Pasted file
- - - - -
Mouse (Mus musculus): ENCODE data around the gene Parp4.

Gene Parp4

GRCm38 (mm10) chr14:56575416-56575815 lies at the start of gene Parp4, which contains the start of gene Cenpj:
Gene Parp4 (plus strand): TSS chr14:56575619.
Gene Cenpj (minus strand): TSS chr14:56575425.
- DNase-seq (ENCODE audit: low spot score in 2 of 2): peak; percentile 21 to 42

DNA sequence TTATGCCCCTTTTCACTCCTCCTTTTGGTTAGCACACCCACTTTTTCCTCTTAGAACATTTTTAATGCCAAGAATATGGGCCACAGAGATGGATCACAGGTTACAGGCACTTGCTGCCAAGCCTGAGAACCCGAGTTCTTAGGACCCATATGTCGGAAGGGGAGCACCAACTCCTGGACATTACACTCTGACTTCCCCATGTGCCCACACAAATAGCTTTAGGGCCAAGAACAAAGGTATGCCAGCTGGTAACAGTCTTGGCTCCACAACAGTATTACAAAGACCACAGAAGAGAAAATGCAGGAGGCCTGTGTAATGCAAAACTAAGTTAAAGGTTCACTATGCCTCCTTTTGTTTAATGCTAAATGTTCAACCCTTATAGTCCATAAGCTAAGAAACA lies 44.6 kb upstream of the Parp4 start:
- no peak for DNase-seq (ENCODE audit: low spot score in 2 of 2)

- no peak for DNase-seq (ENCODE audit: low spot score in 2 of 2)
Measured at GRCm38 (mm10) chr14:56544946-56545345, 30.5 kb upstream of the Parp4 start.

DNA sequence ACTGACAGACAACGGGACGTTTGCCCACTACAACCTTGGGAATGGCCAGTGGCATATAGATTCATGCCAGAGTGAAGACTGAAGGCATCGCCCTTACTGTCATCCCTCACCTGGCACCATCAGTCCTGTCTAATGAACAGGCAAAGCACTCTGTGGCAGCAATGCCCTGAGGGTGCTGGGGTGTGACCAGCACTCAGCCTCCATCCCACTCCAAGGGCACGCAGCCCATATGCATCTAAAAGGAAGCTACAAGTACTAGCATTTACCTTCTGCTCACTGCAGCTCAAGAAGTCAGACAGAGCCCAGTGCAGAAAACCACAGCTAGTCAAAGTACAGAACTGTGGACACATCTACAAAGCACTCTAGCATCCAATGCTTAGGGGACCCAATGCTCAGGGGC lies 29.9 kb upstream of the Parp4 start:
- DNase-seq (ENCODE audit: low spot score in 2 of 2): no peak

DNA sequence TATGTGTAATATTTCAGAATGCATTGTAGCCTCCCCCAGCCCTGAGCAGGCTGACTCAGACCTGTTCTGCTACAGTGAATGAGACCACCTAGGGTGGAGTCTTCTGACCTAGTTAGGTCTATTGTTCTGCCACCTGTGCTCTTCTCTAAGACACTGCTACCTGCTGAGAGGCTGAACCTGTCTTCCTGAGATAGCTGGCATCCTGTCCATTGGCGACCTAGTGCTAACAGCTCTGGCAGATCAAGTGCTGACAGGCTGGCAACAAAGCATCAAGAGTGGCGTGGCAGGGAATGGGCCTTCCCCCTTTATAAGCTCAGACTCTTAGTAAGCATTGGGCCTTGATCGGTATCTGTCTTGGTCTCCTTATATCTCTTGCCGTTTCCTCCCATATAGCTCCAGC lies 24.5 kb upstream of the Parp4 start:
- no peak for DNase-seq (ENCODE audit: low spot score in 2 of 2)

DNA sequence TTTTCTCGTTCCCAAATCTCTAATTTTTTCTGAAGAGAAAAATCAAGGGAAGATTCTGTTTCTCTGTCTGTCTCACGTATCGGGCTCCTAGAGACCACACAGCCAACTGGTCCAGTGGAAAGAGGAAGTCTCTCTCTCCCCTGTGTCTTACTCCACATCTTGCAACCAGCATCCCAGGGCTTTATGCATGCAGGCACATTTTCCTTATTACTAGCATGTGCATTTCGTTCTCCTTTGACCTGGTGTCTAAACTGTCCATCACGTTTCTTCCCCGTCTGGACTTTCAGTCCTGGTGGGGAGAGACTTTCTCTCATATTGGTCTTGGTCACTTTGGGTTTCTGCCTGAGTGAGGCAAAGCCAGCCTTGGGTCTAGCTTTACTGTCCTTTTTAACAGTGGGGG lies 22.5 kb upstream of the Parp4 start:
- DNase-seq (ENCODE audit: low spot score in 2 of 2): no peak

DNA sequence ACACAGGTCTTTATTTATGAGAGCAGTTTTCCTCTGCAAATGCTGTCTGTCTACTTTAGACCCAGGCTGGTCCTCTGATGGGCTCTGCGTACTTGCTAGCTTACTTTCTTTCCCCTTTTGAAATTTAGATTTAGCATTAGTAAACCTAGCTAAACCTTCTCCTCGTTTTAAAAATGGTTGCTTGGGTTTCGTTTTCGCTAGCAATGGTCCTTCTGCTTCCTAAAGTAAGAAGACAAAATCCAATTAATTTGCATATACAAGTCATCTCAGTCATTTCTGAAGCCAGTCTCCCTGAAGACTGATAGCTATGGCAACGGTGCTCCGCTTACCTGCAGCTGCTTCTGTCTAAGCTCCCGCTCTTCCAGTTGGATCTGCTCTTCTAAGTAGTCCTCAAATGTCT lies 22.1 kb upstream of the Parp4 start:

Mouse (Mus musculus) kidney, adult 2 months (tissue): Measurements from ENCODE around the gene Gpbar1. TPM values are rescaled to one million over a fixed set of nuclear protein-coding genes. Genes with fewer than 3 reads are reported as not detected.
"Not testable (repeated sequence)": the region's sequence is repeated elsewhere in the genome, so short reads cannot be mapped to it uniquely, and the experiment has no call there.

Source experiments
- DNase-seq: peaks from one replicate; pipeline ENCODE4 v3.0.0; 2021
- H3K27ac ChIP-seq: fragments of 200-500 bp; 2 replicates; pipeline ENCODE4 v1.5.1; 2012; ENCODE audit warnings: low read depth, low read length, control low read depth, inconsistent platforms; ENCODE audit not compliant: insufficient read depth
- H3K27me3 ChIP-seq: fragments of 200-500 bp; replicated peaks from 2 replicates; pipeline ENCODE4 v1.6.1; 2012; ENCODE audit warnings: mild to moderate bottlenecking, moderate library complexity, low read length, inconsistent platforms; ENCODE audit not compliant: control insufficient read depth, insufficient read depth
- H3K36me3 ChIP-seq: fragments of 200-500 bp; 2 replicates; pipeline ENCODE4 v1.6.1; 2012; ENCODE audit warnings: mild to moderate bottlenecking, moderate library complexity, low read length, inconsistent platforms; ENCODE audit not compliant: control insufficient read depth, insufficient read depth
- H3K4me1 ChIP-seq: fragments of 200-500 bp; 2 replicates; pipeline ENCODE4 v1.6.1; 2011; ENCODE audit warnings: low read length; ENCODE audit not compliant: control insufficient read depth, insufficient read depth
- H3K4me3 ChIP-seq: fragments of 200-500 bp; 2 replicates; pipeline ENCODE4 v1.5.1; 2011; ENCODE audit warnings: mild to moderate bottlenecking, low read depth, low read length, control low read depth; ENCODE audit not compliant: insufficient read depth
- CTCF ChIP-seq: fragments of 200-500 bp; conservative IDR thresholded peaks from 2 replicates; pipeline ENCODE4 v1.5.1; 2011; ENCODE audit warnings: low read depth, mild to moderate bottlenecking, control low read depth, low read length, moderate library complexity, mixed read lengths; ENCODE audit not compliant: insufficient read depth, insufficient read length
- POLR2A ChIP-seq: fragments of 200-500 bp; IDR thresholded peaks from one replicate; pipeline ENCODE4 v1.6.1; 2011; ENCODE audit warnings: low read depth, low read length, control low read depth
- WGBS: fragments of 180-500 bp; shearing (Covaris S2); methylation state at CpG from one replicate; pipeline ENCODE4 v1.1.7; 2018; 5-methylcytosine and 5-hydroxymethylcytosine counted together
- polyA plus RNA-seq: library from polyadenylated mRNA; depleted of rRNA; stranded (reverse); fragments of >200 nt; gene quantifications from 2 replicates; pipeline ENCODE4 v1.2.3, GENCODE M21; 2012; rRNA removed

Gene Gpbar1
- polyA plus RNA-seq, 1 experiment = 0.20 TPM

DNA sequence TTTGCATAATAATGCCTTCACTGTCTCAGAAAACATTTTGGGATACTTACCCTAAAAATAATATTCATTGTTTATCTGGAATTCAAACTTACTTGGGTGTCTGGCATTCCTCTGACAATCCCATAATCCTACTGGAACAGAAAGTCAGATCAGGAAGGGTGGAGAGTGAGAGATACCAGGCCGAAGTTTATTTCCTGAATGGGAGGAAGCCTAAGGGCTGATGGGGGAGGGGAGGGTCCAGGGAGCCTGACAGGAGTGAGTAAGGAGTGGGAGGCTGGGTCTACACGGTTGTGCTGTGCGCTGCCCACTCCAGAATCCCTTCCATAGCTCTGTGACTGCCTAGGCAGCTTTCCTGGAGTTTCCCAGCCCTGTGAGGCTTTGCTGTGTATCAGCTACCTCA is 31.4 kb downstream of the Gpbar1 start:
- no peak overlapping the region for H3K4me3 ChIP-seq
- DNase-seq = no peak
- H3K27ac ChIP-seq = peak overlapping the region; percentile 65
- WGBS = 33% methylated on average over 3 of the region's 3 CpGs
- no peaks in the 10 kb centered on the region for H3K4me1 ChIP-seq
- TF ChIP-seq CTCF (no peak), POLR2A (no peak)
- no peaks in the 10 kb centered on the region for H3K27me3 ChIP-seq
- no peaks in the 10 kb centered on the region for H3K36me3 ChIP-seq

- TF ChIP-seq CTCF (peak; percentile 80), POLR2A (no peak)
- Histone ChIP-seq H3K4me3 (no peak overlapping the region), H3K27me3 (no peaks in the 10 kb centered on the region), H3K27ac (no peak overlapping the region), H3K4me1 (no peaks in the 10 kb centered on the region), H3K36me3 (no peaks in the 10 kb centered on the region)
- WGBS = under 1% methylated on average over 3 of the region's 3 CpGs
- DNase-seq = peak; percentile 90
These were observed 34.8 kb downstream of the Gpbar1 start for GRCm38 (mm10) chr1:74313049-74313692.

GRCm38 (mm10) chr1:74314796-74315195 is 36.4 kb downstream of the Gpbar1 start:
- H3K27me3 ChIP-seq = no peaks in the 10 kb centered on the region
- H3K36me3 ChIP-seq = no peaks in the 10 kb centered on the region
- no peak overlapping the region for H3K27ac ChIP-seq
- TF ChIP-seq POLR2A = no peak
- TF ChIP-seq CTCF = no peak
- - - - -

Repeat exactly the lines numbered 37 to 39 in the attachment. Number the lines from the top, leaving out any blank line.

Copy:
- WGBS = 33% methylated on average over 3 of the region's 3 CpGs
- no peaks in the 10 kb centered on the region for H3K4me1 ChIP-seq
- TF ChIP-seq CTCF (no peak), POLR2A (no peak)